Conventional wisdom suggests politics revolves around competing ideas but the process by which policies are developed is also important, as an interesting research project has highlighted.
There’s been widespread coverage of one interesting outcome: two think-tanks with very different ideological standpoints arrived at strikingly similar conclusions, when they were asked to rate 20 state and federal policies in terms of the processes that produced them.
With their focus on deregulation of markets and small government, the pundits at the Institute of Public Affairs don’t often agree with their progressive counterparts at Per Capita. But given the same tool – a set of 10 steps described by public administration professor Ken Wiltshire in a 2012 research paper – and asked to rate the same things, it’s not so surprising they came to similar results.
But the intention was to show it should be relatively easy for politicians and citizens of all backgrounds to agree on what a good process looks like, and by that measure the project has succeeded.
This comes with another uncontroversial proposition: that policies forged though genuine consultation and honest appraisal of empirical evidence are more successful and more acceptable to the public, regardless of the intention behind them.
“My 35 years of research suggest that good policy processes result in better outcomes than decisions made without a strong evidence base and close consultation with stakeholders,” commented Wiltshire, an emeritus professor at the University of Queensland Business School.
Unfortunately, research evidence itself is now routinely politicised and only accepted insofar as it supports one or other partisan position, allowing politicians to simply reject the facts they find inconvenient. The organisers of the study think this is actually to their detriment.
All major parties should commit to standardised “evidence-based and inclusive engagement processes” for big decisions, argues the steering committee for the project, which was jointly funded by EY, the Susan McKinnon Foundation and former New South Wales Treasury secretary Percy Allan, an independent public policy and management consultant.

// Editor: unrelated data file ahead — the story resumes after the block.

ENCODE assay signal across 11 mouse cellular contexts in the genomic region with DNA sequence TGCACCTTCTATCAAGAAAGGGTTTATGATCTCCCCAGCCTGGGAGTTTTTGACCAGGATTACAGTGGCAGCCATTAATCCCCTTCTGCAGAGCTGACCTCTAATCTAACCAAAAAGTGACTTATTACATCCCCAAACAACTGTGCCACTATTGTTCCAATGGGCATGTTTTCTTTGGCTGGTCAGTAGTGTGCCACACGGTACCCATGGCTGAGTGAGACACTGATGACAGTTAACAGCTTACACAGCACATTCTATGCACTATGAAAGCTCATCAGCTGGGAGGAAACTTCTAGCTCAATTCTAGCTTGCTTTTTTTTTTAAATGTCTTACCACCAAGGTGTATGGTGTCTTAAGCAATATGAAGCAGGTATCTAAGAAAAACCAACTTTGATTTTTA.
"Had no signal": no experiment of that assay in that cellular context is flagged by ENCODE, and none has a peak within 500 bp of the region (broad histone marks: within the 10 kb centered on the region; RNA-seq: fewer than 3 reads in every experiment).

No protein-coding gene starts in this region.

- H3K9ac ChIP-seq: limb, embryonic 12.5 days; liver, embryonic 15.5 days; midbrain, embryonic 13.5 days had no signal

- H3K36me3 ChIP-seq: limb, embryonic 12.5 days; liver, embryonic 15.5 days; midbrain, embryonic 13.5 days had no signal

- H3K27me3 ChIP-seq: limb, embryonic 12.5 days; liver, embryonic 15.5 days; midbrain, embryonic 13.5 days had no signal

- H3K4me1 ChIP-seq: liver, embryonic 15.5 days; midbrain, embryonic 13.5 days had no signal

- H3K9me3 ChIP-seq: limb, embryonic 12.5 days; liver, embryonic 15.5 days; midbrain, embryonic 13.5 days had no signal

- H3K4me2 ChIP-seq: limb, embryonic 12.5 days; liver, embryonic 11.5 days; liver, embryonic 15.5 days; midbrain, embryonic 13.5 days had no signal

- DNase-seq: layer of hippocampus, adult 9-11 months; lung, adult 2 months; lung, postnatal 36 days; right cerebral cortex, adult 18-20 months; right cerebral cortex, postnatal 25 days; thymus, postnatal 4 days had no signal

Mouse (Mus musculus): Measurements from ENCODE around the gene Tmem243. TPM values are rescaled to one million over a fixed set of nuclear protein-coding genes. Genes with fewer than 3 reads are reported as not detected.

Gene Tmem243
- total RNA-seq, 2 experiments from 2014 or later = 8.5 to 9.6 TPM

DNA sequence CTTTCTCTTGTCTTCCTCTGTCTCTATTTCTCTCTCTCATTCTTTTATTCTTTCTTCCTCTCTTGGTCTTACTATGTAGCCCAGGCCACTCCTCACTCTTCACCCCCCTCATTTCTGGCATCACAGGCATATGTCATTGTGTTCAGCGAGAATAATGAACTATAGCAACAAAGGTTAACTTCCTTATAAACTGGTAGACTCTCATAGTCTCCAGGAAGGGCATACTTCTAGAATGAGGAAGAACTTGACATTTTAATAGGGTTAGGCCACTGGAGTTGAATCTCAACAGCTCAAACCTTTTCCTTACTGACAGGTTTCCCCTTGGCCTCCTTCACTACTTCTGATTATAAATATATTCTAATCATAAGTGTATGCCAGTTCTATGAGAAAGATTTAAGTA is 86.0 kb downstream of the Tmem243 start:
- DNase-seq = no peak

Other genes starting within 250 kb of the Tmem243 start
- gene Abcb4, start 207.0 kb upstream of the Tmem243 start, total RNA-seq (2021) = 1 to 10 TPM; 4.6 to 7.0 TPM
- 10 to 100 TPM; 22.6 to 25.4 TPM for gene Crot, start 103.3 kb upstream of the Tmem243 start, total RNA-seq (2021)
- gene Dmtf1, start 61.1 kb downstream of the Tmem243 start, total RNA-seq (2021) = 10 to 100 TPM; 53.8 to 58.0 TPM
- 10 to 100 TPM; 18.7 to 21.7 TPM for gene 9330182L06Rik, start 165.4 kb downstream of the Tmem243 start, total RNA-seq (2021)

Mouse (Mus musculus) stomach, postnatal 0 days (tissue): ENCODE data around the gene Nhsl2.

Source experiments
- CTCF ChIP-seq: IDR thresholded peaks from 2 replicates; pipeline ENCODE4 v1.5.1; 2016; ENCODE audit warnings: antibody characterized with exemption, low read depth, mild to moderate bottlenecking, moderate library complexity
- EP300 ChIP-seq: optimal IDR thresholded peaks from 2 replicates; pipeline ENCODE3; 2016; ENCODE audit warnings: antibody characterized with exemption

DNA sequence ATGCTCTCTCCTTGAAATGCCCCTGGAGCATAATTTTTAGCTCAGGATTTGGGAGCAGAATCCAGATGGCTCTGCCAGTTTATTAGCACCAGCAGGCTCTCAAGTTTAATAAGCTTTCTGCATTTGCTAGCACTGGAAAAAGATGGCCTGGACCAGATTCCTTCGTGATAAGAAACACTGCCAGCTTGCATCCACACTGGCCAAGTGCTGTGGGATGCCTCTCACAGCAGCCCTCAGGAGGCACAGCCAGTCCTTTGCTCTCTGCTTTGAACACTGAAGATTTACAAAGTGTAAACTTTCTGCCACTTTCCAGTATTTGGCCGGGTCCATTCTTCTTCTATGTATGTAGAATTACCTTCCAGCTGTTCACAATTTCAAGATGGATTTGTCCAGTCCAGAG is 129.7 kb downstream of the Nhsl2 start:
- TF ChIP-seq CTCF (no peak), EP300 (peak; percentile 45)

Everyone likes to claim they base their policies on evidence but there is “no agreed standard” of what it means, commented Iain Walker, executive director of the newDemocracy Foundation, which ran the exercise.
The organisers suggest dubious decisions, policy on the run and captain’s calls have probably contributed to the well documented decline of public trust in democratic institutions, which is commonly linked to declining support for the major parties in Australia, due to compulsory voting.
“I believe the public has turned against government not so much over policy, but the way policy is decided, announced and executed,” writes Allan, who was a major driving force behind the project.
“Ministerial policy decisions are increasingly made by political cabals without adequate departmental research and community engagement. The result is half-backed ideas foisted on the public that trigger intense backlashes.”
Allan believes politicians need to remember that “good policy process is also good politics” and this means building some level of consensus. Governments need to “target real community needs through fact-gathering and citizen-input when crafting a policy” instead of suddenly throwing out unexpected ideas, in order to build and maintain more robust and enduring public support.